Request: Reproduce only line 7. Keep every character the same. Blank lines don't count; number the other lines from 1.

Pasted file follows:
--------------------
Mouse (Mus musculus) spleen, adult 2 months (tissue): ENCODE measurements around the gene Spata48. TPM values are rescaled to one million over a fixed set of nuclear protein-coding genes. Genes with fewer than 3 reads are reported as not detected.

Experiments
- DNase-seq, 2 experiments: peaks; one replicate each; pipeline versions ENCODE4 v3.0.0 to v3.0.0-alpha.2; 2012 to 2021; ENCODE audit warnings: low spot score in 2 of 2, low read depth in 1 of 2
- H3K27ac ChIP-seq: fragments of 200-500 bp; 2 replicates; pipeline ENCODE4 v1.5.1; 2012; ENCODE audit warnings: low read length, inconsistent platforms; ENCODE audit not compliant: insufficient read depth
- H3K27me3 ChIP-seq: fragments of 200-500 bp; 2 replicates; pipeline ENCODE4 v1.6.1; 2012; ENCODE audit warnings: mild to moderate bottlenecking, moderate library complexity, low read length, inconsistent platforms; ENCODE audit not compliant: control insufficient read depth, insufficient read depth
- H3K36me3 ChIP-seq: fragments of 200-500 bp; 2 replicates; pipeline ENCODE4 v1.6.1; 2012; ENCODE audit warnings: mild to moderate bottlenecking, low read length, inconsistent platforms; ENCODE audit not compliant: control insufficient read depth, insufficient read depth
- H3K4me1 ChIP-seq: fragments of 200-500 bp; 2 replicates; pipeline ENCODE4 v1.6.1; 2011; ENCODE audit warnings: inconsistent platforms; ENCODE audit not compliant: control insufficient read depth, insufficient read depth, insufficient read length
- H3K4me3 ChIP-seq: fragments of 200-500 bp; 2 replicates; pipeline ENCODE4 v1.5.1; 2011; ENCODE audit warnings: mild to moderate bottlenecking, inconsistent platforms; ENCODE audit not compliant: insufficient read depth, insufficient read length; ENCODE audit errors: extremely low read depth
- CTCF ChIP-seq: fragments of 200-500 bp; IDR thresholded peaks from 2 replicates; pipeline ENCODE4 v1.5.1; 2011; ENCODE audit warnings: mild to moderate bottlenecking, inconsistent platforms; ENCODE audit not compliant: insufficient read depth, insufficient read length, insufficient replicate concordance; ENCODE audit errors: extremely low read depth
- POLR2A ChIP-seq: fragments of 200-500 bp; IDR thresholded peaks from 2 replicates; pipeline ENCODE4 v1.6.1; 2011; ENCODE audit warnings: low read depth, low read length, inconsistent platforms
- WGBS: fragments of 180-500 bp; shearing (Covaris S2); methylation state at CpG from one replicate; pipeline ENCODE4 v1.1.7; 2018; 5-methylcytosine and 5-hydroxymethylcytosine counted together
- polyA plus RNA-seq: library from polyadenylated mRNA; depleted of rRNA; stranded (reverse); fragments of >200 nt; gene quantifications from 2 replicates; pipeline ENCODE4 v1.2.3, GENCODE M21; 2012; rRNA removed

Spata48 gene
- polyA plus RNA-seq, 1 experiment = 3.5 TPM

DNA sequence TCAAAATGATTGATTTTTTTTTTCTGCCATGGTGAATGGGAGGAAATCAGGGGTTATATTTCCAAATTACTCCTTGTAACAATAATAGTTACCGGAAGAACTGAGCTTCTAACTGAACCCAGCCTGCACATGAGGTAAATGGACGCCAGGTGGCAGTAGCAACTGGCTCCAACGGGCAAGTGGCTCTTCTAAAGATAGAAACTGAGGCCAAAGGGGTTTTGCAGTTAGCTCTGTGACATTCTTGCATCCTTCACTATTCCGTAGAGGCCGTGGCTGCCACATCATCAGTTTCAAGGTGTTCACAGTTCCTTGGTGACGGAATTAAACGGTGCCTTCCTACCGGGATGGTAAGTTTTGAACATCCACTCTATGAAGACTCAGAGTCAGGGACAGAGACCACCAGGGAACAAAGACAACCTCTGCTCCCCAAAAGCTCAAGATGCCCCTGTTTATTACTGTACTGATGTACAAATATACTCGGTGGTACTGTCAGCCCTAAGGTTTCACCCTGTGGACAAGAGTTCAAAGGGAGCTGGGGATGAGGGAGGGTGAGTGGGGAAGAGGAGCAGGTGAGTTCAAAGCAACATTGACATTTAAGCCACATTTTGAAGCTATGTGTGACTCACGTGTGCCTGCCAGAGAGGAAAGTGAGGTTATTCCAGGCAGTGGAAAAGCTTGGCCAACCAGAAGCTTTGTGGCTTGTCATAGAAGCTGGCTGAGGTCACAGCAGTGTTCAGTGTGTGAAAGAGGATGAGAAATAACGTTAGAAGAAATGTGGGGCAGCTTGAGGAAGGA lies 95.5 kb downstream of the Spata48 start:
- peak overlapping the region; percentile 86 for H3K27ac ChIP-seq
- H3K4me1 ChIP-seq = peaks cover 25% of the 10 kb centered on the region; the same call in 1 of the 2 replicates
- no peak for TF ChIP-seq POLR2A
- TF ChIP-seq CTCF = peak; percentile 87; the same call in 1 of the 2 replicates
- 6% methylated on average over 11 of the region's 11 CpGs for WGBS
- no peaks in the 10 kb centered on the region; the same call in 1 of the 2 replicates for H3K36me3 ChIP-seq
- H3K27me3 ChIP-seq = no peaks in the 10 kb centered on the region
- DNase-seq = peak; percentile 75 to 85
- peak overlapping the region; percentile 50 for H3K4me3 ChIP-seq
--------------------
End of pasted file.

- H3K4me1 ChIP-seq: fragments of 200-500 bp; 2 replicates; pipeline ENCODE4 v1.6.1; 2011; ENCODE audit warnings: inconsistent platforms; ENCODE audit not compliant: control insufficient read depth, insufficient read depth, insufficient read length